Location: Dale Bumpers Small Farms Research CenterTitle: Effect of ensiling on efficacy of sericea lespedeza against gastrointestinal nematodes and coccidia in goats
|WHITLEY, NIKI - Fort Valley State University|
|TERRILL, THOAMS - Fort Valley State University|
|GRIFFIN, E - Fort Valley State University|
|GREER-MAPSON, L - Fort Valley State University|
|SINGH, A - Fort Valley State University|
|OWEN, VICKI - Fort Valley State University|
|DYKES, G - Fort Valley State University|
|KOMMURU, DILL - Fort Valley State University|
|MILLER, JAMES - Louisiana State University|
|MOSJIDIS, JORGE - Auburn University|
|PUNNURI, SOMASHEKHAR - Fort Valley State University|
Submitted to: Journal of Agricultural Science and Technology
Publication Type: Peer Reviewed Journal
Publication Acceptance Date: 6/5/2018
Publication Date: 6/5/2018
Citation: Whitley, N.C., Terrill, T.H., Griffin, E.B., Greer-Mapson, L., Singh, A.K., Owen, V., Dykes, G.S., Kommuru, D.S., Miller, J.E., Mosjidis, J.M., Punnuri, S., Burke, J.M. 2018. Effect of ensiling on efficacy of sericea lespedeza against gastrointestinal nematodes and coccidia in goats. Journal of Agricultural Science and Technology. A(8):377-387. https://doi.org/10.17265/2161-6256/2018.06.005.
Interpretive Summary: Condensed tannin rich plants such as sericea lespedeza fed to goats in the form of harvested leaf meal pellets provides a moderate source of protein and aids in the control of internal parasites, specifically barber pole worm and coccidia that cause detrimental health problems such as lost weight gains, anemia and death. Preservation of the forage is desirable to feed when animals are most susceptible to parasites; it is not known whether the bioactivity will be preserved in ensiled sericea lespedeza. Scientists at Fort Valley State University, Louisiana State University, Auburn University, and USDA, ARS in Booneville, AR determined that feeding ensiled or dried sericea lespedeza to naturally infected goats reduced indices of infection of barber pole worm and coccidia compared with a bermudagrass hay control, but also led to reduced weight gain. This information is important to small ruminant producers, extension agents, veterinarians, and scientists.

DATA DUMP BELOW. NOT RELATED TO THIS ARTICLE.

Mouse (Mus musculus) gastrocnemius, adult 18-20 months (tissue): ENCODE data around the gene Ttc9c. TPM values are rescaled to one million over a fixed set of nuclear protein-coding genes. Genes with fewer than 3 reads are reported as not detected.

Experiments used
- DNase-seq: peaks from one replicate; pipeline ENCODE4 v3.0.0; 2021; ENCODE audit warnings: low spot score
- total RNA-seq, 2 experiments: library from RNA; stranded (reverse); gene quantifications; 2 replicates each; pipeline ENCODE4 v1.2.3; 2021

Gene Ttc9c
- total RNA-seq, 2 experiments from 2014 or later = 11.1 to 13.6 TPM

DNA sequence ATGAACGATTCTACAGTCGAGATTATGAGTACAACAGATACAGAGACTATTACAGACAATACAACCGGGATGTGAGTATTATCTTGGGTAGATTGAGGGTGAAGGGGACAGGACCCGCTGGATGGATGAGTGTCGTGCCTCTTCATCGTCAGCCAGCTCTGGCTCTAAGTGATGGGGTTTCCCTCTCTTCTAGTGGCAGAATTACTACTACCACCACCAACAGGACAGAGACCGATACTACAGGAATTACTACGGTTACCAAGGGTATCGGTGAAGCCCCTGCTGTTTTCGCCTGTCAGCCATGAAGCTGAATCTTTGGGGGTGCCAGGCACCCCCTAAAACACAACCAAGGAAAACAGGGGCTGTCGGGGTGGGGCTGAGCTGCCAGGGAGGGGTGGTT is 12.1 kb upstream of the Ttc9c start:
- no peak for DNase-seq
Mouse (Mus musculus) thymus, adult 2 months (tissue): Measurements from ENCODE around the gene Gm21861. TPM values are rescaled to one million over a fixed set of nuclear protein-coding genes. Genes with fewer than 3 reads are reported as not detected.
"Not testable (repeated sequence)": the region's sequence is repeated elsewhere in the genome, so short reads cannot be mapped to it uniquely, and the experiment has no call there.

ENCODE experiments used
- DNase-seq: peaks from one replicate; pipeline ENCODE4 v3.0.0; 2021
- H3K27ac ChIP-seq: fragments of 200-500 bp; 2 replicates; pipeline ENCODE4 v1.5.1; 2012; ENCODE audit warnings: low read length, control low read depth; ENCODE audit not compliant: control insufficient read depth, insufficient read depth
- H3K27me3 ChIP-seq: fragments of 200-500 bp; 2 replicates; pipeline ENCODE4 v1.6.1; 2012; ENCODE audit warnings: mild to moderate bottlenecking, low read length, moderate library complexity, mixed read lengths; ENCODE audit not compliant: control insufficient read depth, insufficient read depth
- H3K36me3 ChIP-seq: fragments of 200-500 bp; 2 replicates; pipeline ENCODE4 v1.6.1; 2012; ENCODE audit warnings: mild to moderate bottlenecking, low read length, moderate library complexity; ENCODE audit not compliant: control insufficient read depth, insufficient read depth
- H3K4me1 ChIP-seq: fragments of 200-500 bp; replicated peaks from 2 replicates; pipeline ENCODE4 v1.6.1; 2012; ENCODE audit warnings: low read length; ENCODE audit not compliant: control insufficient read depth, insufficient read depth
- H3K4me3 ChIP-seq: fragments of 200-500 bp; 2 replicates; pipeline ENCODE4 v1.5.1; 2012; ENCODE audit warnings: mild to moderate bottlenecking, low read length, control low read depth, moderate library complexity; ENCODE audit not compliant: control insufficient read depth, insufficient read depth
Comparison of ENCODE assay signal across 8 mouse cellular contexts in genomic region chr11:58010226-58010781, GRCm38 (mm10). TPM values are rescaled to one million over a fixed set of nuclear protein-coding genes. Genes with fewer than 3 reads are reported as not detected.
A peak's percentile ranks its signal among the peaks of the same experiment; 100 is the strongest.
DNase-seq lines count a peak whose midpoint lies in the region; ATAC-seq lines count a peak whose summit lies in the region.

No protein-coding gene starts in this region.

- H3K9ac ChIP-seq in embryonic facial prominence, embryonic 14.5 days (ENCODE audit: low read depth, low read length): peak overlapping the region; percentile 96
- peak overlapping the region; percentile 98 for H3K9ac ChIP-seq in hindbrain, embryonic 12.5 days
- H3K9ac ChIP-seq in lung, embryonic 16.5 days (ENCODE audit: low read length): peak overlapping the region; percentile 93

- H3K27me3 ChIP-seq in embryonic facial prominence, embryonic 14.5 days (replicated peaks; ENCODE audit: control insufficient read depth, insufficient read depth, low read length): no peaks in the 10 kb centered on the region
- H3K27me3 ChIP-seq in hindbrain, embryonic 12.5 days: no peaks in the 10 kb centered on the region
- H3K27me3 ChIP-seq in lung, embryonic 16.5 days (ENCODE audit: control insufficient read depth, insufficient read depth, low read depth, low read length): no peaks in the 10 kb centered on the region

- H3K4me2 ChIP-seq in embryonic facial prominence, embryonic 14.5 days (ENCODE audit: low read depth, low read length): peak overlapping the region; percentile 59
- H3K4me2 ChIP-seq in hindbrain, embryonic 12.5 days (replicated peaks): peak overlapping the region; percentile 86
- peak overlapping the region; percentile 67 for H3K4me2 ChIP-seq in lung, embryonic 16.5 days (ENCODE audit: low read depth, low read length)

Technical Abstract: The effect of ensiled sericea lespedeza [SL; Lespedeza cuneata] on indicators of gastrointestinal parasitism was investigated in two trials using intact male Spanish goats (n=36/trial). Naturally parasite-infected animals at 24.4 ± 3.7 kg BW and 9 months of age or 24.6 ± 0.57 kg BW at 4 to 6 months of age were used for 28 or 21 days for Trial 1 and 2, respectively. For Trial 1, goats were fed SL silage, SL hay, or bermudagrass (BG: Cynodon dactylon) hay at 70% of the diet. For Trial 2, goats were provided with pre-weighed rations of SL hay or SL silage and orally drenched with 60 ml distilled water (HW and SW, respectively) or polyethylene glycol (PEG) in 60 ml distilled water (SL silage only; SP) daily. FAMACHA© eyelid color scores (Trial 1) and fecal and blood samples were collected on day 0 and every 7 days thereafter to determine GIN eggs (FEC) and coccidial oocysts (FOC) per gram of feces and packed red blood cell volume (PCV). Fecal consistency scoring (1 to 5 with 1=solid pellets and 5=slurry) and uneaten feed (orts) were also measured on the same timeline (Trial 2). Body weights were collected every 14 days to calculate average daily gain (Trial 1). The SL diets significantly reduced (P < 0.05) FEC and FOC in both trials, with the SL hay diet reducing FEC 7 days faster compared to SL silage (vs control in Trial 1; vs day 0 in Trial 2). In PEG-treated goats, FOC tended to increase (P < 0.07) at day 7 before decreasing. There was no treatment effect on PCV, fecal consistency or FAMACHA© eyelid color scores. Body weights and average daily gain were lower (P < 0.03) for SL hay and silage compared to BG hay (Trial 1). Overall, SL hay and silage reduced fecal egg and oocyst counts in goats, but PEG results were inconclusive and growth performance impacts were noted in Trial 1, so more research is needed.